The Scottish government’s new “test and protect” strategy will go live on Thursday, the first minister has confirmed.
Ms Sturgeon said the scheme will mean anyone with symptoms of Covid-19 should take “immediate steps” to be tested.
They and their household should then self-isolate until the results of the test are known.
If the test is positive, people will need to provide the details of everyone they have had close contact with.
These people will then be contacted by specialist tracers, and will need to “immediately” self-isolate at home for 14 days.
This means they should go home from work straight away, and “take care to come into contact with as few people as possible”.
Ms Sturgeon defined a “close contact” as being:
- People within your household
- People with whom you have had face-to-face contact
- People you have been within two metres of for a period of 15 minutes or more
Those contacted will not be told the name of the person who tested positive in order to protect their privacy.
The first minister stressed that self-isolation means only leaving the house if it is to go for a coronavirus test – and not for exercise or to get food or medicine.
She said the new scheme would see testing on a scale that has never been done before in Scotland.
It will be introduced across all of the country’s health board areas on the same day as the lockdown restrictions are due to be eased.
How will test and protect work?
Ms Sturgeon said Scotland now had the capacity to do 15,000 tests for Covid-19 every day through a combination of NHS labs, universities, the Scottish Blood Transfusion Service and the UK government’s Lighthouse lab in Glasgow.
She said about 700 contact tracers would be needed in the first phase of project – although a pool of 2,000 will be in place by the end of the month.
Special contact tracing software has been piloted and will also be introduced on Thursday, with Ms Sturgeon saying information will be handled by the NHS and will not be accessible by the Scottish government.
Guidance will also be given to employers “making clear they should support any member of staff who is asked to self-isolate through Test and Protect”, Ms Sturgeon said.
People may be able to work from home if they feel well enough, but bosses should not ask people to go into work under these circumstances, she added.
Ms Sturgeon also said the Scottish government has been in touch with the UK government to “ensure that employment rights and entitlement to benefits, including statutory sick pay, take account of the fact that people might be off work or unable to attend appointments through no fault of their own”.
There is no doubt that “test and protect” is asking a lot of people.
It needs speed. Can the testers turn around results quickly and accurately – perhaps in under 24 hours – so that people know if they are positive?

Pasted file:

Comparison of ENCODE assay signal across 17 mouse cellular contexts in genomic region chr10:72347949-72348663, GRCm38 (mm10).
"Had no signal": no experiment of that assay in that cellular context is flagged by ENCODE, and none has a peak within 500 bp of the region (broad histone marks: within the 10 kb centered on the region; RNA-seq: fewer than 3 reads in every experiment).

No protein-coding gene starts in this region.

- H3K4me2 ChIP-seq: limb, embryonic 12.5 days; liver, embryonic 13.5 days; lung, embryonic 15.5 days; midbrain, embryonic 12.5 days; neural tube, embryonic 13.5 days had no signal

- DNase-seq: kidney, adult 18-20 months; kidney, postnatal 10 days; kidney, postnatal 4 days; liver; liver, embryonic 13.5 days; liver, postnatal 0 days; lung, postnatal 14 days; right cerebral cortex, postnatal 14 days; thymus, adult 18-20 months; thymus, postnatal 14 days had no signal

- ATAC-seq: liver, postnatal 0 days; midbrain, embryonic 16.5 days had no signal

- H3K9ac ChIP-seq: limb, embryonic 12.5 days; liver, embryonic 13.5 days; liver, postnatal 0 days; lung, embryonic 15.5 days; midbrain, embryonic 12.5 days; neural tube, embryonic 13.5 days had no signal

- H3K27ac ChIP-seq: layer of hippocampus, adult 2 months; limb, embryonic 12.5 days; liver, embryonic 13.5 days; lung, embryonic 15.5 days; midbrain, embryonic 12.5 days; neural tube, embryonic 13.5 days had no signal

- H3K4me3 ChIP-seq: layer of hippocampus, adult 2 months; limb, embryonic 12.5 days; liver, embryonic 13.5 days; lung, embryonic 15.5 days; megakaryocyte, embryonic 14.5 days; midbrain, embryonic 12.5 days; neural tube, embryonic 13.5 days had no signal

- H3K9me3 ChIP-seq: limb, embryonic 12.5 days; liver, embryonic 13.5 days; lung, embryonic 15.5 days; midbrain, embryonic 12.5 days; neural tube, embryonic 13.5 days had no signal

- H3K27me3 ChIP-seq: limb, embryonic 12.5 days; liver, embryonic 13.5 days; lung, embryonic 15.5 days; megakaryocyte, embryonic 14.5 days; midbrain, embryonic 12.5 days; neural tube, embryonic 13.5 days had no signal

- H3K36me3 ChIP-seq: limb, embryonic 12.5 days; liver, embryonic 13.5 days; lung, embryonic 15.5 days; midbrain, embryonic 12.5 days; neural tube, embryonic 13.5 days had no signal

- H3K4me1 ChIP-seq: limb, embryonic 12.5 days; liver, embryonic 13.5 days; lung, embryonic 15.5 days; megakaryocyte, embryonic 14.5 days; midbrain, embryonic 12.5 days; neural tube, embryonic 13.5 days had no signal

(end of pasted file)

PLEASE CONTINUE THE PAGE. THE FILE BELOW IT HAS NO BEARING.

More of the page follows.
The role of contact tracers will be crucial. Will they be able to reassure people and ask the right questions, so they can make the right decision about who will be defined as a contact?
While shoppers passing in a supermarket aisle might not count, this could affect large numbers of staff who work together. Could a whole fire crew be taken off the front line because a colleague tests positive and they can’t socially distance at work?
“Contacts” would be asked to self-isolate even if they have no positive symptoms or a positive test result. It is asking a lot of employers and their staff and could directly affect people’s livelihoods.
Test and protect will need public support – and the public to take action.
The first minister said the new scheme would be crucial in limiting the spread of coronavirus as the country begins to open up again.
And she said it should not be looked on as being optional – with everyone needing to play their part to ensure it is successful by agreeing to fully self-isolate when asked to do so.
Ms Sturgeon said: “Test and Protect is a really important tool for us in the period ahead. The more effective it is, the more of the lockdown restrictions we will be able to lift.
“It is going to require exactly the same spirit of solidarity and care for each other as lockdown has done. It will be a collective national endeavour.”
A public awareness campaign will start later this week, with further information being delivered to every household in the country next month.
The Scottish Conservatives said Ms Sturgeon’s pledge on increased testing would be meaningless unless the additional capacity was actually used.
The party said the Scottish government had rarely carried out even half of the 10,000 test a day target it had previously set, with leader Jackson Carlaw saying it meant that “thousands of care home residents, workers and their families” were going untested.
Mr Carlaw added: “Exiting lockdown will be dependent on this test, trace and isolate system, and we very much want that to succeed. But until the issue of testing is sorted, there is little hope that it will.”
Meanwhile, Ms Sturgeon also revealed that a total of 2,291 patients have died after testing positive for coronavirus, an increase of 18 from Monday.
There are 1,200 people in hospital with confirmed or suspected Covid-19, a decrease of 69 from the previous day, and the number of people in intensive care has fallen by four to 36.